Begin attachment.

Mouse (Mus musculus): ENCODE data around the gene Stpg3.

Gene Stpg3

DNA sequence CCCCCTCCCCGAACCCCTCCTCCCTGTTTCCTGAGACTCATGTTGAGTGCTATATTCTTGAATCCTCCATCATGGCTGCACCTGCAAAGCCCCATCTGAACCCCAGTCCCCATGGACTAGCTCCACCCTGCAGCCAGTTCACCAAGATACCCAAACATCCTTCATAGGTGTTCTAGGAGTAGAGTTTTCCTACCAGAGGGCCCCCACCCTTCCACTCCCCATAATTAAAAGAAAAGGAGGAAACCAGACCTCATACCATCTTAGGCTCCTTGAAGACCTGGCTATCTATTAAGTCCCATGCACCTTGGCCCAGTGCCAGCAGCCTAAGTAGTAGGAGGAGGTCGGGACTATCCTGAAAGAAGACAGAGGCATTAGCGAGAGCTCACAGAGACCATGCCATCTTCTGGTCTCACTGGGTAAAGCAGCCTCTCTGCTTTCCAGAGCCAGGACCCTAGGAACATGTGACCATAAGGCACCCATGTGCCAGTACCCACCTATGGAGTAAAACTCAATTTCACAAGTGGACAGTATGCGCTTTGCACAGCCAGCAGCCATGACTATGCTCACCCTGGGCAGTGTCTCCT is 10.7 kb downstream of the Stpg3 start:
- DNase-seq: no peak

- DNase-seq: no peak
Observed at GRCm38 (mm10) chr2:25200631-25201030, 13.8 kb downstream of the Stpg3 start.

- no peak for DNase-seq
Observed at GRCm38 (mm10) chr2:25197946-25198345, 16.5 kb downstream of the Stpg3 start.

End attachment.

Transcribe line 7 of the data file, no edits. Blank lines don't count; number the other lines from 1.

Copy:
- no peak for DNase-seq